You will get a more secure soft bait this way, and you’ll lose a lot fewer worms during the fight.
With the traditional style shaky head, you run your worm onto the hook about ½ an inch, pull the head up flush, and find the place where the point should pass through the body.
To create that spiraling descent we mentioned above, you need to keep a slight bend in your worm.
Check out 6:42:
How to Fish a Shaky Head
You want to keep a slack line, leaving 3 to 4 feet of line on the surface, and gently shake your rod tip. You don’t want to launch your shaky head toward you or pull it off the bottom.
Instead, you’re just trying to get it to subtly dance, setting that worm wriggling.
Every few shakes will pull that head fractions of an inch forward, but you don’t want to really try to get the rig moving. Go as slow as you can with the shake, and only pick up line to keep the right amount of slack.
Look at the technique, starting with 9:52:
The other technique relies on the bottom as much as rod tip movement.
In the drag, you cast and let your shaky head settle to the bottom.
With your rod at about 8 to 10 o'clock, gently shake the rod tip while pulling your rig very, very slowly over the bottom. It’s essentially the shake with a bit more forward movement, keeping contact with the bottom, and allowing any features like bumps, ridges, rocks, boulders, sticks, or logs to impart a bit of action to your worm.
But in this case, keep your line tight rather than semi-slack.
See how it’s done:
Tackle For Shaky Head
Rod, reel, and line
Finesse techniques rely on light terminal tackle, and that means spinning gear reigns supreme.
For my finesse fishing, I prefer a 6 ½- to 7-foot rod in medium light to medium power, like the St. Croix Premier. I’m looking for a fast action to provide extra sensitivity, and of course, that rod will be wearing a high-quality spinning reel like a Shimano Ultegra or Pflueger President.
That combo is going to provide the best feel for finesse fishing while still allowing great abrasion resistance if a bass decides to tie me up around a stump or downed tree. And that InvizX is going to be very, very hard to see for any spooky bass.
Some anglers like to run hi-vis line with their shaky heads so they can maintain the proper slack for the shake, and if that sounds like a good idea to you, go right ahead!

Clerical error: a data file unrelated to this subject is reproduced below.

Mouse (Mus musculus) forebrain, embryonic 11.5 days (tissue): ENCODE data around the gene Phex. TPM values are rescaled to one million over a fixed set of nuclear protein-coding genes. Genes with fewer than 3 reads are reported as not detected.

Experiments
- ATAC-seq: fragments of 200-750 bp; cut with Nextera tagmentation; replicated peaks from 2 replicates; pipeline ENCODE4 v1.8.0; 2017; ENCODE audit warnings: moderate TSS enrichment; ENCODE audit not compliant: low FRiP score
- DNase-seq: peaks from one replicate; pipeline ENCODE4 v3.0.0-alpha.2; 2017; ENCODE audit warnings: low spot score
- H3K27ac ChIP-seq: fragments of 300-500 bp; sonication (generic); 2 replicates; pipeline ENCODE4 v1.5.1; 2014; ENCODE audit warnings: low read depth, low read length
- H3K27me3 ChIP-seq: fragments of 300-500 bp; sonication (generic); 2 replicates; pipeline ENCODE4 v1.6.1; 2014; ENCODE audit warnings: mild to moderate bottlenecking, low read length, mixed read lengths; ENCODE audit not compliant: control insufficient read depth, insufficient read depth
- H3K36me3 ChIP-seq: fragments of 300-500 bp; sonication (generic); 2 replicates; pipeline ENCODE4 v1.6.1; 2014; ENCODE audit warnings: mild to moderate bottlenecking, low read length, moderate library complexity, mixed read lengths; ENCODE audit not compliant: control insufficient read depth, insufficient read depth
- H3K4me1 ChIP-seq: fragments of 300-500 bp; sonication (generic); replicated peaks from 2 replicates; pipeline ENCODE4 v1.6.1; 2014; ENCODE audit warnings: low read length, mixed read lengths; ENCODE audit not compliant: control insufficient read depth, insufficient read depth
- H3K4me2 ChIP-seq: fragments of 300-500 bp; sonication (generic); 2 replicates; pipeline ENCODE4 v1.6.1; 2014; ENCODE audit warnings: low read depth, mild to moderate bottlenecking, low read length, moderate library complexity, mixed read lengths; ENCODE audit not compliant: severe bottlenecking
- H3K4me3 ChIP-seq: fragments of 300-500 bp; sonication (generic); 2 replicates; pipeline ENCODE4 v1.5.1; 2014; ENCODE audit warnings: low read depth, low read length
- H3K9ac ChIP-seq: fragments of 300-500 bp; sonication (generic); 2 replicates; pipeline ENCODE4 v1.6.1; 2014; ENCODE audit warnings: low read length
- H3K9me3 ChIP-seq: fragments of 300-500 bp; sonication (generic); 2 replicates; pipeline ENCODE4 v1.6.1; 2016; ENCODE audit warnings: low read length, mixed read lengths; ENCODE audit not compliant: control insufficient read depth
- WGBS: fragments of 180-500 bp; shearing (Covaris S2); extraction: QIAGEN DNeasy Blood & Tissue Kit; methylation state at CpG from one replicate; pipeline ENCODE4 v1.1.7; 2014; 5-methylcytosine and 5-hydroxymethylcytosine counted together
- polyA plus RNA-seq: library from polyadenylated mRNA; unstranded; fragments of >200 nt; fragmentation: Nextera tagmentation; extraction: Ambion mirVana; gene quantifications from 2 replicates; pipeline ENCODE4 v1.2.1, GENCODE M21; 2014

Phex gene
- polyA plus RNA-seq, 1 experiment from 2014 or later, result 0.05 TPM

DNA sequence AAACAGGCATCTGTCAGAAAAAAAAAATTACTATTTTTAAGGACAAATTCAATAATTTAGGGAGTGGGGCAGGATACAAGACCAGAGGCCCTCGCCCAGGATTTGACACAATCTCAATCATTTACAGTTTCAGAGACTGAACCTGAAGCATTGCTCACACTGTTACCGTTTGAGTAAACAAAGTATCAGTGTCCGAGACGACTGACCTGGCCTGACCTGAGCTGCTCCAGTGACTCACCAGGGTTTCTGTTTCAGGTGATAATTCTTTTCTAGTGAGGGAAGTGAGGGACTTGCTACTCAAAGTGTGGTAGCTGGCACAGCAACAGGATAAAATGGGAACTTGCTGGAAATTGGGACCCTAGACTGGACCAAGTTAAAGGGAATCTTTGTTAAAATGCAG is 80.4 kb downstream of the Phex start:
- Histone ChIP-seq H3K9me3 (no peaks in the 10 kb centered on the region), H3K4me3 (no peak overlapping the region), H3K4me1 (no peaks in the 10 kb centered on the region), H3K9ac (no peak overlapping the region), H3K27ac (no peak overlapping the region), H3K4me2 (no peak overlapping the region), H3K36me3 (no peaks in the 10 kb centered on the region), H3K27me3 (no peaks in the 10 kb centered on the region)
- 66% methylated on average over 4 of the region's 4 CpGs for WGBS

Braid to fluorocarbon connections can be tricky, as neither of them accepts a knot as well as mono.
We’ve covered this topic at length before, and if you want the complete run down, take a look at this article:
My pick for the leader connection is the 5-Turn Surgeon’s Knot, because it’s faster, easier, and typically stronger than the Alberto. But some folks like the FG knot even though it’s slow and hard to tie.
For my terminal connection, I usually run an Improved Palomar.
For shaky heads, you want a really buoyant soft bait that has a lot of wriggle in the tail.
For that, it’s hard not to like Zoom’s 5” Shakey Head Worm. You have four good colors to choose from, and the tapering tail on this worm really does come alive on a shaky head.
I also reach for Zoom’s 6” Shakey Tail, and there’s just no question that the wriggling action of that ribbon tail works on spooky bass.
Zoom’s Trick Worm is also an excellent choice, and I like a bright tail tip in murky water to attract attention.
And it’ll come as no surprise that I throw YUM’s Ribbontail Worm on a shaky head.
Worms may be the most popular choice on a shaky head, but there are fantastic creature options, too.
Any bait that has a lot of subtle action is great on a shaky head, and this includes the ever-awesome Rage Tail Craw from Strike King.
These little guys will hammer bass all year long, but I especially like to throw them in early spring, pre-spawn, where bass are feeding on crawfish.
You’ll also find me with a bag or two of Zoom’s 6” Lizards. They provide great color choices, and the action of the legs and tails is hard to beat on a shaky head.
The shaky head rig is often misunderstood, and more than a few anglers consider it little more than a modified Texas rig.
That’s a big mistake, as it’s actually completely different.
Ideal for open bottoms and sparse vegetation, this finesse approach delivers numbers and size year-round, making it a tournament favorite and perhaps the ultimate high-pressure technique.
As always, we hope that you learned something new from this article, and we’re here to answer your questions and respond to your comments.